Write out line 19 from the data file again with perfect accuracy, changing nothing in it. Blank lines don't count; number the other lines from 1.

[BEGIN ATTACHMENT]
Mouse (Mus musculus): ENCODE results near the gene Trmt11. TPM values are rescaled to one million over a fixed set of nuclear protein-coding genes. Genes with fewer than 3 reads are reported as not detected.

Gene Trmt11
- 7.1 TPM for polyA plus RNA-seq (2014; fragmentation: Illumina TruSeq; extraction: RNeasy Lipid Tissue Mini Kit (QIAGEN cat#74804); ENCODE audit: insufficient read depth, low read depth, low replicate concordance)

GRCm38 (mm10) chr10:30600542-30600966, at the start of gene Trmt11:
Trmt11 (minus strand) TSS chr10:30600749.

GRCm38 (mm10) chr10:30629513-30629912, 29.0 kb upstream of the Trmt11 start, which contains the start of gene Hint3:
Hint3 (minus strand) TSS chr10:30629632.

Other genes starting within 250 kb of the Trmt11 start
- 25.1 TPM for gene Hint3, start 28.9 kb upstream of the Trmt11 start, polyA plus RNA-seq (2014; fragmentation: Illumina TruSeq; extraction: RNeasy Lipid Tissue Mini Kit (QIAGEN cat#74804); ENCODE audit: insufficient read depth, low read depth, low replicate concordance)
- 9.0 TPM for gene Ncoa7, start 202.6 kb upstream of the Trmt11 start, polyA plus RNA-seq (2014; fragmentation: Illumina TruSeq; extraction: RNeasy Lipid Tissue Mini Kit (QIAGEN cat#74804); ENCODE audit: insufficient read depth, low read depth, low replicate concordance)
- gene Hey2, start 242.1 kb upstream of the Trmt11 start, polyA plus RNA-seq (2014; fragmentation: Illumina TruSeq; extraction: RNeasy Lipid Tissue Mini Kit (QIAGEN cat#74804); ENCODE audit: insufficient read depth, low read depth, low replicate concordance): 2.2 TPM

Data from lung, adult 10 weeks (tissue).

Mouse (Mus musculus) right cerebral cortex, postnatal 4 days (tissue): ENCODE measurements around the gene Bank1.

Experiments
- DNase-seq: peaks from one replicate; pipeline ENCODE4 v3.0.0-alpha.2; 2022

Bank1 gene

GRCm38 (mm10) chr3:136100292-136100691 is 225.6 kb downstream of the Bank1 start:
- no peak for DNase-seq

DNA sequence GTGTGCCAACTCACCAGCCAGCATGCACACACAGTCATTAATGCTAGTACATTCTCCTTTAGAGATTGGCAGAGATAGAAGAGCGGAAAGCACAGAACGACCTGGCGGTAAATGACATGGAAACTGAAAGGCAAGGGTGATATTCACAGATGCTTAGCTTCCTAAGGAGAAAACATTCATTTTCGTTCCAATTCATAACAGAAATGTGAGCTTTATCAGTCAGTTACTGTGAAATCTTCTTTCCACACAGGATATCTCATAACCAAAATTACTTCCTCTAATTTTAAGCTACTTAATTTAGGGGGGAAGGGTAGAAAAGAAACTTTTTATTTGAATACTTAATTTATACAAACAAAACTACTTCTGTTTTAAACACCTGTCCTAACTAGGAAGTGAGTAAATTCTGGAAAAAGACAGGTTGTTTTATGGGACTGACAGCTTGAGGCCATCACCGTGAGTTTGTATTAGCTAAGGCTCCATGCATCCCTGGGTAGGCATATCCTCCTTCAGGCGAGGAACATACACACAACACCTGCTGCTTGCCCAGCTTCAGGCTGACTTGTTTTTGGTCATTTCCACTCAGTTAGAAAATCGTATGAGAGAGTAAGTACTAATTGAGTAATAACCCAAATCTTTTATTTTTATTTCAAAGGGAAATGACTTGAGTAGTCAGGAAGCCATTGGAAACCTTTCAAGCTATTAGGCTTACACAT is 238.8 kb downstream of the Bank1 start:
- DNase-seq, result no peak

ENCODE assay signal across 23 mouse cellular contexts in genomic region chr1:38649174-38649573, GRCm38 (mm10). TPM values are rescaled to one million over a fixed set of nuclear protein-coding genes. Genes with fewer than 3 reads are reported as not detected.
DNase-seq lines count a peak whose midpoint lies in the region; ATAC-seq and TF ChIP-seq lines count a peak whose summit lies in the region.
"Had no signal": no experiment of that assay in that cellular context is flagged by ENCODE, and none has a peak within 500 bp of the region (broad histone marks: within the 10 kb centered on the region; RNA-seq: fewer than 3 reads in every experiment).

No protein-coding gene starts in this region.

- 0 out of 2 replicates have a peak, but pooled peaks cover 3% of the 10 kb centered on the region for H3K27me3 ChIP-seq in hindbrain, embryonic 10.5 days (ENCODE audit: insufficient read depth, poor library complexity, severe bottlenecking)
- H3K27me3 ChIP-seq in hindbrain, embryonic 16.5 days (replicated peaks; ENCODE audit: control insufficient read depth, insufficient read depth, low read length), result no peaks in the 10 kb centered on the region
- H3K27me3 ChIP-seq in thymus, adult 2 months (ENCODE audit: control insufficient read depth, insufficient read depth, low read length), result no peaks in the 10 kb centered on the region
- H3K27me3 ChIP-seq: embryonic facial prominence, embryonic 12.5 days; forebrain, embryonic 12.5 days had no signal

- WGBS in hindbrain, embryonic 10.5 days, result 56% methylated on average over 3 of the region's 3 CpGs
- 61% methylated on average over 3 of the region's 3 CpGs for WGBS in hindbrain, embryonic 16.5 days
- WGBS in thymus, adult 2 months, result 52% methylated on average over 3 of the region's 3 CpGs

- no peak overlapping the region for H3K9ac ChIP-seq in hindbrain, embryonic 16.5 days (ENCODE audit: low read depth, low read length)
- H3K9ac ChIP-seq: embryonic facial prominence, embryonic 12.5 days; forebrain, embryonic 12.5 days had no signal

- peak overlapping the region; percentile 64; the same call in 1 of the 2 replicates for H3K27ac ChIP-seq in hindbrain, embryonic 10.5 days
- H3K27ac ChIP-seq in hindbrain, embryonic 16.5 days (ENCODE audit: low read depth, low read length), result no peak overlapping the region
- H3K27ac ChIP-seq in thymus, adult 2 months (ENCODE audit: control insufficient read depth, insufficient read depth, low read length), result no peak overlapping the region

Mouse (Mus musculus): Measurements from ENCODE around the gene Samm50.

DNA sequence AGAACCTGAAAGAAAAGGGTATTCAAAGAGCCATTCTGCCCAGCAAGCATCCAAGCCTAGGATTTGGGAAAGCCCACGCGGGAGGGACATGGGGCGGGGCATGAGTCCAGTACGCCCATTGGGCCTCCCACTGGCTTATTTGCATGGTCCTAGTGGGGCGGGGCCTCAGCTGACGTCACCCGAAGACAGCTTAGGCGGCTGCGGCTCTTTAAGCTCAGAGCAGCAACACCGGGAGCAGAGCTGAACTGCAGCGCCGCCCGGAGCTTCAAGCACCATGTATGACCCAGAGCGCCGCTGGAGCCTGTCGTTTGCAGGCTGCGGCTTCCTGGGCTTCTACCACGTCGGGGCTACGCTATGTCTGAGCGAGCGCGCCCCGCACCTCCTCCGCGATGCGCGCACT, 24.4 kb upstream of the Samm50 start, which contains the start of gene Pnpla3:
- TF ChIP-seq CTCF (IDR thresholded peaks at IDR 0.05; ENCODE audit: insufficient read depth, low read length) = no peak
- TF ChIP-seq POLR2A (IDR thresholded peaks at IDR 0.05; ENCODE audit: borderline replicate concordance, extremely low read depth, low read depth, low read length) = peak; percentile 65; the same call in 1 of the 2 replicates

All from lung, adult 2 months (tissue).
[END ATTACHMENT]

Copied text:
DNA sequence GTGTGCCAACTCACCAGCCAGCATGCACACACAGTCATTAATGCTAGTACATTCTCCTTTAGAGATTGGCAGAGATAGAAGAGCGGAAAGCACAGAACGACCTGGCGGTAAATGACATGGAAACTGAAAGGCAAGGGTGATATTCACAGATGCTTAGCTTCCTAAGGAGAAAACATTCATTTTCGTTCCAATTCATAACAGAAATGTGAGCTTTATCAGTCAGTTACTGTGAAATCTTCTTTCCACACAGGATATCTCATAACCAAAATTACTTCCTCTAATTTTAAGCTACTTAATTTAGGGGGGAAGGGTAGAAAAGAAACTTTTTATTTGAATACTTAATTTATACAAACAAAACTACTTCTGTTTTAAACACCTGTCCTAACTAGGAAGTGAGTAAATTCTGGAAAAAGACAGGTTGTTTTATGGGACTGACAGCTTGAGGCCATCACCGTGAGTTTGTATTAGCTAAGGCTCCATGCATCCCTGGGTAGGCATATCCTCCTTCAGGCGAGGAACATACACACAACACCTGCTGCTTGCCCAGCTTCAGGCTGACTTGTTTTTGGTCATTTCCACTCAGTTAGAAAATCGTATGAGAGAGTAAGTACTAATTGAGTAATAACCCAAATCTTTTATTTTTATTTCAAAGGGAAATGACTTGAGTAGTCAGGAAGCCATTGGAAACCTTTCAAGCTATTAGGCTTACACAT is 238.8 kb downstream of the Bank1 start: